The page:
and presenters in a split-second. I cried when we came off air, not because

we had had a pretty tough afternoon of it but because of the enormity of

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what had occurred, the nature of those involved and because it made most

other Saturday afternoons appear utterly trivial in comparison.



There isn’t a typical working day

Last week, I had two contrasting successive days. A new TV sports show

I presented received just one paragraph in the paper, with a viewer saying

my shirt made me look like his grandad. A radio show I did, which

included a long interview about the prospect of war with Iraq, prompted a

huge response from the public saying what a brilliant interview it had

been. All of which just goes to show that you shouldn’t take any of it too

seriously. One day sun, next day rain. The whole business is inherently

transitory. You can’t even wrap your fish and chips in it. But we’re very

lucky to be doing it because it is enormous fun and the idea that I get to

go to the Olympic Games, and someone pays me to do it, I still find

bizarre.



Watch out!

Don’t ever believe that you, as the presenter, are the most important thing

on the programme. You’re not. You’re the conduit through which and by

which the programme works or doesn’t work.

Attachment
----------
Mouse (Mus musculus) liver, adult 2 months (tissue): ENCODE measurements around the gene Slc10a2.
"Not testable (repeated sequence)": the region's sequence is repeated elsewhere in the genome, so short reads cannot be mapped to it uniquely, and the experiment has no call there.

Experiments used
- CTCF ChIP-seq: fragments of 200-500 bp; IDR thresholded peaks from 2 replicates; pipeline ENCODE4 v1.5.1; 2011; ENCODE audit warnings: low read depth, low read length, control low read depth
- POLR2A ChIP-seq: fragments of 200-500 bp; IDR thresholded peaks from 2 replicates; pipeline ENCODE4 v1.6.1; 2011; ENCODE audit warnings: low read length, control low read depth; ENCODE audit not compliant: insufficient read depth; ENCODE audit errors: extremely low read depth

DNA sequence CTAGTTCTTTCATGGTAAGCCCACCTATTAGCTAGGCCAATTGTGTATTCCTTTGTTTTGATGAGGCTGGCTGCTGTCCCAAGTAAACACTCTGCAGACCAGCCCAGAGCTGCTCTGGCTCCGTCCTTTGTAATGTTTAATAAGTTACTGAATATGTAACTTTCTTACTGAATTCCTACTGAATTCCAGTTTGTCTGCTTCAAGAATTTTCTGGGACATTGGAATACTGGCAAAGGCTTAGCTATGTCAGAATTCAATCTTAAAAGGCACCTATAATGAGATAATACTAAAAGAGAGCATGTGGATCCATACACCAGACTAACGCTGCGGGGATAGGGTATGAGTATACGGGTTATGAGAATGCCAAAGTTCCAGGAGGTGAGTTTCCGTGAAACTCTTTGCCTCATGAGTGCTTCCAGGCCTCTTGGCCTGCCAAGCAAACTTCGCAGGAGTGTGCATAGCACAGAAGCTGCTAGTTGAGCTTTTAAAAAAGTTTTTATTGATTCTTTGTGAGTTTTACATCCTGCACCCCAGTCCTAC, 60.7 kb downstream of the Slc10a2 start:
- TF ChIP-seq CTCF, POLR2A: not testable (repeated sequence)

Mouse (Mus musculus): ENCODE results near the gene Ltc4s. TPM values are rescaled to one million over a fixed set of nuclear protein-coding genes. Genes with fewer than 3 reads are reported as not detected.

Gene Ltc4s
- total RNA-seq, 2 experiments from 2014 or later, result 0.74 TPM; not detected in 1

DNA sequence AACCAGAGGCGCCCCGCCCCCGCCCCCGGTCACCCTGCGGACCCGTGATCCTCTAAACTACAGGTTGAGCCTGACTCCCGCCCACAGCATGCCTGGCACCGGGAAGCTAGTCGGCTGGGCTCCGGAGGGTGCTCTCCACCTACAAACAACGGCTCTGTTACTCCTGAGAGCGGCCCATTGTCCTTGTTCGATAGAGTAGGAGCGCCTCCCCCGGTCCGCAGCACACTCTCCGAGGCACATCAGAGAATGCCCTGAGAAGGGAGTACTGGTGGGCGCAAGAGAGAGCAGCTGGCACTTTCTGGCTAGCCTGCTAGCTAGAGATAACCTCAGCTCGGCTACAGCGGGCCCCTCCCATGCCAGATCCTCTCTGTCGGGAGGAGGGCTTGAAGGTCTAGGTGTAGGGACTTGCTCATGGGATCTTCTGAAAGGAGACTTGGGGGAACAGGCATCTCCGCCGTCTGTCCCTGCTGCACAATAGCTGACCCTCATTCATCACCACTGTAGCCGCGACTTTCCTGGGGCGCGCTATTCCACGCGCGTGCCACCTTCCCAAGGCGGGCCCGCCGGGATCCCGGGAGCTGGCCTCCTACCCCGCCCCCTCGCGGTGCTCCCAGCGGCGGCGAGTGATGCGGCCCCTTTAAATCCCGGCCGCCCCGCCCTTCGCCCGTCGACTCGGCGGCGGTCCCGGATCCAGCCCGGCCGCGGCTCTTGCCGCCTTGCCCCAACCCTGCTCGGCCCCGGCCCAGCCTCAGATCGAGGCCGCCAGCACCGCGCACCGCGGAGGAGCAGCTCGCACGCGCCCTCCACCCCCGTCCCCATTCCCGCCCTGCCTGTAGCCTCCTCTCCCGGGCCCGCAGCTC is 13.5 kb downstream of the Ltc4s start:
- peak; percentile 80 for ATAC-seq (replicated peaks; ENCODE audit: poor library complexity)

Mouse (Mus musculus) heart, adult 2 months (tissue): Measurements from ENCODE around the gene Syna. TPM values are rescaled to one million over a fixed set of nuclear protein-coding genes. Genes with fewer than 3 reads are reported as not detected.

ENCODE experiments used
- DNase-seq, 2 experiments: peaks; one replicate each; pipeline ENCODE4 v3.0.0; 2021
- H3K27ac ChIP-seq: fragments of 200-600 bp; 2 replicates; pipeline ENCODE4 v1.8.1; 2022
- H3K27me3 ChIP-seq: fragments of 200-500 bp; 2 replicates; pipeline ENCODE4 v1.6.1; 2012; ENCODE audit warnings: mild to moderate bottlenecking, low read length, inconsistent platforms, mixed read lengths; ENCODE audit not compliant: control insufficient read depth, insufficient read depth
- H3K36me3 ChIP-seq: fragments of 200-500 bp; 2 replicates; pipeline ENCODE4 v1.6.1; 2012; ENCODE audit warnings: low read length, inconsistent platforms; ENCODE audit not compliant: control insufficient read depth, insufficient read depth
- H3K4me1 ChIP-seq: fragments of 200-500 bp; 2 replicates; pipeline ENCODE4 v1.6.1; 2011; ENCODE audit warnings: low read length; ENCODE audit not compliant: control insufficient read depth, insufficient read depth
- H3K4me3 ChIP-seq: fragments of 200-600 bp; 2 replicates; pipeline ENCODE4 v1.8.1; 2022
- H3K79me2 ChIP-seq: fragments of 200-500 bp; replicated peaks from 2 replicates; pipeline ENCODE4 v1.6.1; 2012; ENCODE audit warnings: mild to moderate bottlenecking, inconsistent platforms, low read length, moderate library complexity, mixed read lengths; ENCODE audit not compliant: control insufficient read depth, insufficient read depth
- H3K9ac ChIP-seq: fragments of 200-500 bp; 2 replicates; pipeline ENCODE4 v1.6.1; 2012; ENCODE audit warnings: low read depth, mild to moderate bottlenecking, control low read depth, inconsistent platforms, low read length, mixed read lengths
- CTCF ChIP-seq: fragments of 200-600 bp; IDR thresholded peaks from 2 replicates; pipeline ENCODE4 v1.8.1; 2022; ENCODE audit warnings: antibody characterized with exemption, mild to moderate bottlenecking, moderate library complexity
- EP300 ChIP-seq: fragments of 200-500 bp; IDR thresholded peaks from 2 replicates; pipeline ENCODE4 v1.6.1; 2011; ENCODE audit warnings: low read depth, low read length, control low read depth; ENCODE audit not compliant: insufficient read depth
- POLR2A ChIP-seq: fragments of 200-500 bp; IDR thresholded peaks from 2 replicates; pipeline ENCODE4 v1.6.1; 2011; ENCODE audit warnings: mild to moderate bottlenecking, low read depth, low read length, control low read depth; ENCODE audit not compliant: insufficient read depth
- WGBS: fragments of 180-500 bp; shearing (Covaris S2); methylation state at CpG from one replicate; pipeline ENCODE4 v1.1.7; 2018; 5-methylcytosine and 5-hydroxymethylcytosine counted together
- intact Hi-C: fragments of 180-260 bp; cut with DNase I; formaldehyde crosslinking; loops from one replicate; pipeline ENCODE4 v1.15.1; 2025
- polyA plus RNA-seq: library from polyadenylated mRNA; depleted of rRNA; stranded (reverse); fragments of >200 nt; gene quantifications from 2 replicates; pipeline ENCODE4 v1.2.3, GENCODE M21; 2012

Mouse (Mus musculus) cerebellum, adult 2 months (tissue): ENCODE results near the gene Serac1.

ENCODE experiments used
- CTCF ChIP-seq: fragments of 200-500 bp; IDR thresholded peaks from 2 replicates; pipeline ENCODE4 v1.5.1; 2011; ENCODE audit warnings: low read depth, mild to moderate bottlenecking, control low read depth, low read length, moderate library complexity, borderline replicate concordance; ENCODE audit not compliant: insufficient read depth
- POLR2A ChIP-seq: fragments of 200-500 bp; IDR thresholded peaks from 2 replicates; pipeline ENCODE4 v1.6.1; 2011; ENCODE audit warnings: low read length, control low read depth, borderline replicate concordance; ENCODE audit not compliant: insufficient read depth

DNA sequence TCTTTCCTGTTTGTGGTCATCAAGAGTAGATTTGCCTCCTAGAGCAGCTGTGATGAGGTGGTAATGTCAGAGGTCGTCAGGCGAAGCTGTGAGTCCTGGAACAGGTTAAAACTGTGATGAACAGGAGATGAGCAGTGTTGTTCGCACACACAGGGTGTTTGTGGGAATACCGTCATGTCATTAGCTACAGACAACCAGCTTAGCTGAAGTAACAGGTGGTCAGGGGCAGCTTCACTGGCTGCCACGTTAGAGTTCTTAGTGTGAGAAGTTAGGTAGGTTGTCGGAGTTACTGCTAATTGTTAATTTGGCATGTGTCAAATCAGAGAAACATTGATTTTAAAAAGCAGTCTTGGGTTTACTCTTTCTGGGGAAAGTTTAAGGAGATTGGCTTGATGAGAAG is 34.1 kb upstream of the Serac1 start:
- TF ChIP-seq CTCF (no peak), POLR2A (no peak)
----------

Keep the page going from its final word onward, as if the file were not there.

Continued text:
Don’t ask a question where you suspect you know the answer but you

don’t. The likelihood is that you’ll say something stupid. Be certain that

what you know is certain.



Know everything and know nothing

The key skill of being a presenter is to know everything and to know nothing. If the programme you are presenting is detailed and specialized, be

detailed and specialized. If it’s a general kind of programme, the likelihood is that most people listening will be as ignorant of the subject as

you are, so be ignorant because that way no knowledge is assumed and

you get the most out of the interview. The crucial thing is knowing who you

are broadcasting to. If it’s a specialist programme on basketball it’s no

good affecting the ‘I don’t know what’s going on here’ approach because

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the audience are going to think, ‘Hang on a minute. You shouldn’t be

doing the programme in the first place if you don’t know about it.’ In those

circumstances you have to know everything. But if you’re broadcasting on

a general programme, whether it’s news or sport, and the subject happens

to be basketball, that’s when, even though you do know everything, you

ask questions that imply ignorance since 90 per cent of your audience will

know nothing about it.

My advice

Listen to anyone who hears the programme and take on board their views.